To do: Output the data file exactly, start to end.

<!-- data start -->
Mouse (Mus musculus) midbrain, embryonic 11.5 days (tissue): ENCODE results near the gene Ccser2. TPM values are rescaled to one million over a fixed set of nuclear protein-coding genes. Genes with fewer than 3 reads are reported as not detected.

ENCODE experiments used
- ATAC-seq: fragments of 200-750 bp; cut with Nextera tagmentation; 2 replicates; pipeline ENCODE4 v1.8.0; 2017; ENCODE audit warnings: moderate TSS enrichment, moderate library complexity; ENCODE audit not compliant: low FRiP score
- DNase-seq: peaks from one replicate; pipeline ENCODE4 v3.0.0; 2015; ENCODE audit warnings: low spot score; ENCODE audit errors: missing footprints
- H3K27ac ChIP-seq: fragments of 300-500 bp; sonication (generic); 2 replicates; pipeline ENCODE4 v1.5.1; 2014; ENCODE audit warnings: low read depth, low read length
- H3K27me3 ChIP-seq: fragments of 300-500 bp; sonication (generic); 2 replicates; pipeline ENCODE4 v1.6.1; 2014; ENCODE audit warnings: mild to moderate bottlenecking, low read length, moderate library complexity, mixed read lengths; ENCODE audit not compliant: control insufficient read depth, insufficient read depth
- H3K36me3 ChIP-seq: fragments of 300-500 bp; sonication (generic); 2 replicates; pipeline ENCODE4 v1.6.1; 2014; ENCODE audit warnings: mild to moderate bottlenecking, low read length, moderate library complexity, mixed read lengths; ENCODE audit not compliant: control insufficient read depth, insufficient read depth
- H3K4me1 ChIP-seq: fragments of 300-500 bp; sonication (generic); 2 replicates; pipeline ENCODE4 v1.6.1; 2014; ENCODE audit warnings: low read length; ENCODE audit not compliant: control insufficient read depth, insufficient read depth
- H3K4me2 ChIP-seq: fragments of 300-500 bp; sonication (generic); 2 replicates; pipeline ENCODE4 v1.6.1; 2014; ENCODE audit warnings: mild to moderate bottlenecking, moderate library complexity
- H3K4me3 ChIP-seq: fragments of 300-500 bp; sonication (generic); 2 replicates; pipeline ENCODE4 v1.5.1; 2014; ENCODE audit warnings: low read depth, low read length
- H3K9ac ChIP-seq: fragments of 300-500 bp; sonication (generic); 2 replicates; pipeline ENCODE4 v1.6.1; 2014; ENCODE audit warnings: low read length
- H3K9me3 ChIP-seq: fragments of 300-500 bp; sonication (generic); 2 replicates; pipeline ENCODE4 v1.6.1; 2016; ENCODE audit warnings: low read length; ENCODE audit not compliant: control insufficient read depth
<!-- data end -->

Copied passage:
Mouse (Mus musculus) midbrain, embryonic 11.5 days (tissue): ENCODE results near the gene Ccser2. TPM values are rescaled to one million over a fixed set of nuclear protein-coding genes. Genes with fewer than 3 reads are reported as not detected.

ENCODE experiments used
- ATAC-seq: fragments of 200-750 bp; cut with Nextera tagmentation; 2 replicates; pipeline ENCODE4 v1.8.0; 2017; ENCODE audit warnings: moderate TSS enrichment, moderate library complexity; ENCODE audit not compliant: low FRiP score
- DNase-seq: peaks from one replicate; pipeline ENCODE4 v3.0.0; 2015; ENCODE audit warnings: low spot score; ENCODE audit errors: missing footprints
- H3K27ac ChIP-seq: fragments of 300-500 bp; sonication (generic); 2 replicates; pipeline ENCODE4 v1.5.1; 2014; ENCODE audit warnings: low read depth, low read length
- H3K27me3 ChIP-seq: fragments of 300-500 bp; sonication (generic); 2 replicates; pipeline ENCODE4 v1.6.1; 2014; ENCODE audit warnings: mild to moderate bottlenecking, low read length, moderate library complexity, mixed read lengths; ENCODE audit not compliant: control insufficient read depth, insufficient read depth
- H3K36me3 ChIP-seq: fragments of 300-500 bp; sonication (generic); 2 replicates; pipeline ENCODE4 v1.6.1; 2014; ENCODE audit warnings: mild to moderate bottlenecking, low read length, moderate library complexity, mixed read lengths; ENCODE audit not compliant: control insufficient read depth, insufficient read depth
- H3K4me1 ChIP-seq: fragments of 300-500 bp; sonication (generic); 2 replicates; pipeline ENCODE4 v1.6.1; 2014; ENCODE audit warnings: low read length; ENCODE audit not compliant: control insufficient read depth, insufficient read depth
- H3K4me2 ChIP-seq: fragments of 300-500 bp; sonication (generic); 2 replicates; pipeline ENCODE4 v1.6.1; 2014; ENCODE audit warnings: mild to moderate bottlenecking, moderate library complexity
- H3K4me3 ChIP-seq: fragments of 300-500 bp; sonication (generic); 2 replicates; pipeline ENCODE4 v1.5.1; 2014; ENCODE audit warnings: low read depth, low read length
- H3K9ac ChIP-seq: fragments of 300-500 bp; sonication (generic); 2 replicates; pipeline ENCODE4 v1.6.1; 2014; ENCODE audit warnings: low read length
- H3K9me3 ChIP-seq: fragments of 300-500 bp; sonication (generic); 2 replicates; pipeline ENCODE4 v1.6.1; 2016; ENCODE audit warnings: low read length; ENCODE audit not compliant: control insufficient read depth